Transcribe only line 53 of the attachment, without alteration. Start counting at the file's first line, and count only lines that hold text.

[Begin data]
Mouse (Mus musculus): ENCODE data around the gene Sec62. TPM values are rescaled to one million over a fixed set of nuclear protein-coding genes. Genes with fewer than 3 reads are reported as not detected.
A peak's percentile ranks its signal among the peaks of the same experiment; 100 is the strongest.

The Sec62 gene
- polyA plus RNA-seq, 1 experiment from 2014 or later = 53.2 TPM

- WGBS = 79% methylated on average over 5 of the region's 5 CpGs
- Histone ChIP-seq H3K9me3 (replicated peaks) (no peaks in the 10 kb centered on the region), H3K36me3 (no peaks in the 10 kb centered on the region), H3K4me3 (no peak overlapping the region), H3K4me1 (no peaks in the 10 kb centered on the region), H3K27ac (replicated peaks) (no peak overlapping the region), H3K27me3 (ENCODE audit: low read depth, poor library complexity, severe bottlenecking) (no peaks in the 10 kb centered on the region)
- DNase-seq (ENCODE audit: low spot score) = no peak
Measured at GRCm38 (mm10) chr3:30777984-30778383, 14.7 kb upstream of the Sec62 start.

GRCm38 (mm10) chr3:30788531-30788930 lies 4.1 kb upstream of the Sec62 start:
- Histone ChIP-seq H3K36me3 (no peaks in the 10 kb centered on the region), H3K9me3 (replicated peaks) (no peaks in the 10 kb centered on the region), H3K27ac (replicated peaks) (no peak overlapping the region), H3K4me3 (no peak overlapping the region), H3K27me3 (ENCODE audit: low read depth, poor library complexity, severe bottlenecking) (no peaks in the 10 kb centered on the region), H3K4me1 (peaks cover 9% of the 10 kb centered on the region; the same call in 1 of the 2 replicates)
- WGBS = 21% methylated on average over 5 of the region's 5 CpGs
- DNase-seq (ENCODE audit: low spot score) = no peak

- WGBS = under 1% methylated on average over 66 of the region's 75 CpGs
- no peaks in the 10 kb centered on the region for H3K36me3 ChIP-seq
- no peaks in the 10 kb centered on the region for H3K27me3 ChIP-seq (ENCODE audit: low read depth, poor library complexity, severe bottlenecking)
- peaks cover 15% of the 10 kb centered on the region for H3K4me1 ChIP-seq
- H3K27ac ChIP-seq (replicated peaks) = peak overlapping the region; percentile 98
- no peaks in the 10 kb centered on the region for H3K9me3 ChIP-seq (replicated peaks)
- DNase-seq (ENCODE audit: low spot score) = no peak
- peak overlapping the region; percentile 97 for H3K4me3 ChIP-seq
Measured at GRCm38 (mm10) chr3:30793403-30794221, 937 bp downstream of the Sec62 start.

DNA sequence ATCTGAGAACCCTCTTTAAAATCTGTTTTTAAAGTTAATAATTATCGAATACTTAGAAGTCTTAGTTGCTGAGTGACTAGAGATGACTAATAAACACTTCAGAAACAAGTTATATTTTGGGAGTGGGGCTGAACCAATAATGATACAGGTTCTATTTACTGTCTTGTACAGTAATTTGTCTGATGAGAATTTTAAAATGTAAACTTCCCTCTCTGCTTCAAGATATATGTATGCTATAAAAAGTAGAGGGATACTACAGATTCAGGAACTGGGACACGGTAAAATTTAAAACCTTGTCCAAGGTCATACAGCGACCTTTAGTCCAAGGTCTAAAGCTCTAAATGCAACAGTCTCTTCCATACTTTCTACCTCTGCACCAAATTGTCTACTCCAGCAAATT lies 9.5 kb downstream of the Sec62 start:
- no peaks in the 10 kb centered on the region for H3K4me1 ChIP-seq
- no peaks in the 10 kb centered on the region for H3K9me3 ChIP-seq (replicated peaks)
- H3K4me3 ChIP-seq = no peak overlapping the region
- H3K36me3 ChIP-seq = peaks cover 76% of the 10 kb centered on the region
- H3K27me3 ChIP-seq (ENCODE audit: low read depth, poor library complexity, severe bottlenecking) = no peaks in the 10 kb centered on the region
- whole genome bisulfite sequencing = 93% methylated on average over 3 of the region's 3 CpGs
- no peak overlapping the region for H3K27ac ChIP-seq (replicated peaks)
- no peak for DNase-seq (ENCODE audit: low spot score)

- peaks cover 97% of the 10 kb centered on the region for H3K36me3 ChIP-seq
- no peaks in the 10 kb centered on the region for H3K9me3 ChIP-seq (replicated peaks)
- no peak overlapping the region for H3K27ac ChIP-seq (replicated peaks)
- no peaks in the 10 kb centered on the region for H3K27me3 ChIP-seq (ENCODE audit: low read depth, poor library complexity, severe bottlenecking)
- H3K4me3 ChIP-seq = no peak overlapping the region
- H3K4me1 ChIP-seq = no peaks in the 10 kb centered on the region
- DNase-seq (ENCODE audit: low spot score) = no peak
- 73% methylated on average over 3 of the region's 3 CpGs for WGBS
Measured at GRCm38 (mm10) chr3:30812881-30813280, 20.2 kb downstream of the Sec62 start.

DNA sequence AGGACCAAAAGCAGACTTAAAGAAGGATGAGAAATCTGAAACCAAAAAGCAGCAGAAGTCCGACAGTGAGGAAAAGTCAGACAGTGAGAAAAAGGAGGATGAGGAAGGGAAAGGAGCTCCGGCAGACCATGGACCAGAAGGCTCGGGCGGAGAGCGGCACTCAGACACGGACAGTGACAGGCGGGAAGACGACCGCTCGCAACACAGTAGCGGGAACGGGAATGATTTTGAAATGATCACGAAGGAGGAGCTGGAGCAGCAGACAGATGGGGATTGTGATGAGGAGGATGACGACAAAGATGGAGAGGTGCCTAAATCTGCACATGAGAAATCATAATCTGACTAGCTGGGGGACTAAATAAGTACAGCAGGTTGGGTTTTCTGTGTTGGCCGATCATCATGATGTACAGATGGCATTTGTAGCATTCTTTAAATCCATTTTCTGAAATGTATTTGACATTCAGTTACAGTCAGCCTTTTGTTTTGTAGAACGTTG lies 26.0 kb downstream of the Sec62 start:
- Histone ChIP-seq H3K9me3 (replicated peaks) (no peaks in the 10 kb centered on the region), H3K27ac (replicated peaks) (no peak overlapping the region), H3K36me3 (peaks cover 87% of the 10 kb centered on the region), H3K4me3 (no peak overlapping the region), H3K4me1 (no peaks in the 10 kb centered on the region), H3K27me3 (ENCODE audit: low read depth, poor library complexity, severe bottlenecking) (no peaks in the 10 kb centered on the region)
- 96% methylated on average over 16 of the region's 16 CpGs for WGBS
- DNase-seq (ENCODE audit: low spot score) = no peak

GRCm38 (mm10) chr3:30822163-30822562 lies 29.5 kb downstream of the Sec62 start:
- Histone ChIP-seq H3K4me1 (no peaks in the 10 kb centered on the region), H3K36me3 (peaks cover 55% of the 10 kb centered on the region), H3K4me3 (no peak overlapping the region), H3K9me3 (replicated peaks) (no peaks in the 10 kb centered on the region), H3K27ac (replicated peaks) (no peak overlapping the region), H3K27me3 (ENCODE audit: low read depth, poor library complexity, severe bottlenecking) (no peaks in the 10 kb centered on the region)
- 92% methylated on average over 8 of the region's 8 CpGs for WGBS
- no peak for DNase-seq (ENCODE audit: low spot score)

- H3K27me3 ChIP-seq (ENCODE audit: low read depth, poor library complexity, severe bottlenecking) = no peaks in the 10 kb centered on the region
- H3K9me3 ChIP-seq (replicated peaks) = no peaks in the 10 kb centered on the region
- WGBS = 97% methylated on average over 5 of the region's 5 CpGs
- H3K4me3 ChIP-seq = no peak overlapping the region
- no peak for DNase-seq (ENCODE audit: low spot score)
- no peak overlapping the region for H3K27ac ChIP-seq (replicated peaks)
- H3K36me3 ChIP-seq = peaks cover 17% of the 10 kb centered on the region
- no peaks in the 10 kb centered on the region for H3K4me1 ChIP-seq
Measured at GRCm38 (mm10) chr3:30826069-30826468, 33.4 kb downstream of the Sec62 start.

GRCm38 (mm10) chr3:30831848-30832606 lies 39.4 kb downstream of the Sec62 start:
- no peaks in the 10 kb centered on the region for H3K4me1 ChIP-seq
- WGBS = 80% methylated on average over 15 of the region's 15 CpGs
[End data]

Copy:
- no peak overlapping the region for H3K27ac ChIP-seq (replicated peaks)